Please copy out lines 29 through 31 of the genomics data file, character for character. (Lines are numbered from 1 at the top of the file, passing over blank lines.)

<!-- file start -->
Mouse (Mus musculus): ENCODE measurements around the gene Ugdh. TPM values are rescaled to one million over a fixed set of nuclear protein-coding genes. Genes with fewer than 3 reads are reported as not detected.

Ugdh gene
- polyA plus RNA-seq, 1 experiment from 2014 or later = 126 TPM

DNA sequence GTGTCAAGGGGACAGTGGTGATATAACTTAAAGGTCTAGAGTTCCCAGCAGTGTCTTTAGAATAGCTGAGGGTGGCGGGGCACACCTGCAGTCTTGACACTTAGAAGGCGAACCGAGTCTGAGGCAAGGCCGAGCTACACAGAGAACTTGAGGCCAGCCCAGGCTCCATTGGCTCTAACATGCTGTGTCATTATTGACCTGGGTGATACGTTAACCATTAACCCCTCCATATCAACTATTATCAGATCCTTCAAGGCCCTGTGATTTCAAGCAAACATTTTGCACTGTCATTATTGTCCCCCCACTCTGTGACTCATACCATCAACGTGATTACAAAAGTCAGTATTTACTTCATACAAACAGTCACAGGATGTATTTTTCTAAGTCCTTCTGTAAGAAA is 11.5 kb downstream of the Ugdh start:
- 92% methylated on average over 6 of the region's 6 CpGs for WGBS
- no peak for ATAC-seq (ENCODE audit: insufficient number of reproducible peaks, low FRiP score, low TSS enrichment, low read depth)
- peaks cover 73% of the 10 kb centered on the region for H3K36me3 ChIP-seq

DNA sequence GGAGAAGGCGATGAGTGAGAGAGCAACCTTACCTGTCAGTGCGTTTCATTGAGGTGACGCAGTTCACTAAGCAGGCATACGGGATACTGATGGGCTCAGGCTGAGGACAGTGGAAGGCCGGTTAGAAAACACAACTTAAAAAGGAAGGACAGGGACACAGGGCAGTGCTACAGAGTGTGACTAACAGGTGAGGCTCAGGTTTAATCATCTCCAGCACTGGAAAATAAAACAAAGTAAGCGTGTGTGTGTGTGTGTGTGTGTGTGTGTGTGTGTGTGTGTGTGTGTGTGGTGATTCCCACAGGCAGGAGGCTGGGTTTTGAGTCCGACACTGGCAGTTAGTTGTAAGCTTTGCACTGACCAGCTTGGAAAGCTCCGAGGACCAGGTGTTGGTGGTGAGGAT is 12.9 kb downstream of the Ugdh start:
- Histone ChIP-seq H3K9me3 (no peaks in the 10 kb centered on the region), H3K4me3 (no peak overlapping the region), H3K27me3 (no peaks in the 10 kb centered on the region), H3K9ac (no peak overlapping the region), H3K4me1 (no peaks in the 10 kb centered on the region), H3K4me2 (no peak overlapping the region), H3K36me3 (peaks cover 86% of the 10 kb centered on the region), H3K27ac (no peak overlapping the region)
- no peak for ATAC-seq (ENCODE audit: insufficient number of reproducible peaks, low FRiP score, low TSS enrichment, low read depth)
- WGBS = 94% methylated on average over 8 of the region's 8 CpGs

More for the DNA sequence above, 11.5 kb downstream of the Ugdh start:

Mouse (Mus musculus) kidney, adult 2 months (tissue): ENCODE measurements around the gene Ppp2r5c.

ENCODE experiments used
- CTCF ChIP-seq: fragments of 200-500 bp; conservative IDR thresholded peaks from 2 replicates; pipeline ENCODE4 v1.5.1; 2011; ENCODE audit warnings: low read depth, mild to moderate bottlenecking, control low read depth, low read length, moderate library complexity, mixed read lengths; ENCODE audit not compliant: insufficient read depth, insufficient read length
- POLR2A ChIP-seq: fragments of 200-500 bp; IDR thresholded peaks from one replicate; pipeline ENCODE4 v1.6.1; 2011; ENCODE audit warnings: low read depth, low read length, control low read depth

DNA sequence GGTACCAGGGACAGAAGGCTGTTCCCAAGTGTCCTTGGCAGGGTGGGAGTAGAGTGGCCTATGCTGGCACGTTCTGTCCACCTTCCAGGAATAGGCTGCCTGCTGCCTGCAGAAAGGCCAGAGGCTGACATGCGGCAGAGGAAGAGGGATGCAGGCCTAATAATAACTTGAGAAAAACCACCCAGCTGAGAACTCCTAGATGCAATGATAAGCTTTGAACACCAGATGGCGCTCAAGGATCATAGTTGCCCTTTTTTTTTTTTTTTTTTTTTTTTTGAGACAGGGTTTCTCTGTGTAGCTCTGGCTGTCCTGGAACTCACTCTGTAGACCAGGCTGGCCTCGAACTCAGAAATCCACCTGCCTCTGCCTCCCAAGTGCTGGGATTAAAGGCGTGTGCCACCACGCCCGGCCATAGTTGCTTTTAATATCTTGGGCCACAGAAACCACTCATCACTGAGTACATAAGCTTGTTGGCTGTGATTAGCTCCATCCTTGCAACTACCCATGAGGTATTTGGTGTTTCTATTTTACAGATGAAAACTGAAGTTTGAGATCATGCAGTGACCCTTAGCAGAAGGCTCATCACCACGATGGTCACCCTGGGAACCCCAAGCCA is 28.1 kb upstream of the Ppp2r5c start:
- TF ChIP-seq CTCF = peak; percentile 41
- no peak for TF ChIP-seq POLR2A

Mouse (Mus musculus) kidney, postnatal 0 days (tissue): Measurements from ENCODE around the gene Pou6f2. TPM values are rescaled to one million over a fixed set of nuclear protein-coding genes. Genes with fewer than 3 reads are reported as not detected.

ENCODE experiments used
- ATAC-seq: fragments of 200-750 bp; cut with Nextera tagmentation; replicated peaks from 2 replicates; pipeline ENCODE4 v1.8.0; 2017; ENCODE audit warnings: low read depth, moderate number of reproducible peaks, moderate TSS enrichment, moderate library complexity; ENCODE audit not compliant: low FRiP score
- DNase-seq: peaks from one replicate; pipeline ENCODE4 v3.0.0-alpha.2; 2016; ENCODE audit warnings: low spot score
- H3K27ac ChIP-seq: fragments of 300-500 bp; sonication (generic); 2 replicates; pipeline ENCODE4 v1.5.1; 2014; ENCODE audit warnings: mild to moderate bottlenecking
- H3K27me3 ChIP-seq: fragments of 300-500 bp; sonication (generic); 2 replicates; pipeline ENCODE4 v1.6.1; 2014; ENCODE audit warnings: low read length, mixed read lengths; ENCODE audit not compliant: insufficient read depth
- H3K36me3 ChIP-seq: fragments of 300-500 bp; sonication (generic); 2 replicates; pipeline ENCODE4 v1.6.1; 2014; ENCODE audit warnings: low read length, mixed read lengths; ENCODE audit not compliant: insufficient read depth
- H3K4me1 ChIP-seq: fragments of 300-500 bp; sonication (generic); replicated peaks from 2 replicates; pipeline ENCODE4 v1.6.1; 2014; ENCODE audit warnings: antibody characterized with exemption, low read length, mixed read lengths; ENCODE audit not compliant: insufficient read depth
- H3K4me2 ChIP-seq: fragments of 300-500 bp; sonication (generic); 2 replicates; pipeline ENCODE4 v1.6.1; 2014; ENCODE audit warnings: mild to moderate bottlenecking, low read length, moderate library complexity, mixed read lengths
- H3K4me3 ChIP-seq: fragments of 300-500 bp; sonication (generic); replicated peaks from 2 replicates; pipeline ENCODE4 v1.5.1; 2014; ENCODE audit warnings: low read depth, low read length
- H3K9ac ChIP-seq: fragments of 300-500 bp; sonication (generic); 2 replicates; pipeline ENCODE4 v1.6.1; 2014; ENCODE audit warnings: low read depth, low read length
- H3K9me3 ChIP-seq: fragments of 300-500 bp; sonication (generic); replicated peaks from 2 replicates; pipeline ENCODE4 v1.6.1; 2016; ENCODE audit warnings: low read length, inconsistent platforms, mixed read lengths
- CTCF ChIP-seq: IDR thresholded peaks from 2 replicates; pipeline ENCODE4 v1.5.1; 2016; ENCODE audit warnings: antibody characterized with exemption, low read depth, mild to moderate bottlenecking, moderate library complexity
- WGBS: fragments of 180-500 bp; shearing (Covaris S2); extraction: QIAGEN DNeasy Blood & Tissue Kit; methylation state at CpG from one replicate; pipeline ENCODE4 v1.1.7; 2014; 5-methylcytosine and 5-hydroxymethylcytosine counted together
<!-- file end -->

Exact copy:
- H3K4me3 ChIP-seq: fragments of 300-500 bp; sonication (generic); replicated peaks from 2 replicates; pipeline ENCODE4 v1.5.1; 2014; ENCODE audit warnings: low read depth, low read length
- H3K9ac ChIP-seq: fragments of 300-500 bp; sonication (generic); 2 replicates; pipeline ENCODE4 v1.6.1; 2014; ENCODE audit warnings: low read depth, low read length
- H3K9me3 ChIP-seq: fragments of 300-500 bp; sonication (generic); replicated peaks from 2 replicates; pipeline ENCODE4 v1.6.1; 2016; ENCODE audit warnings: low read length, inconsistent platforms, mixed read lengths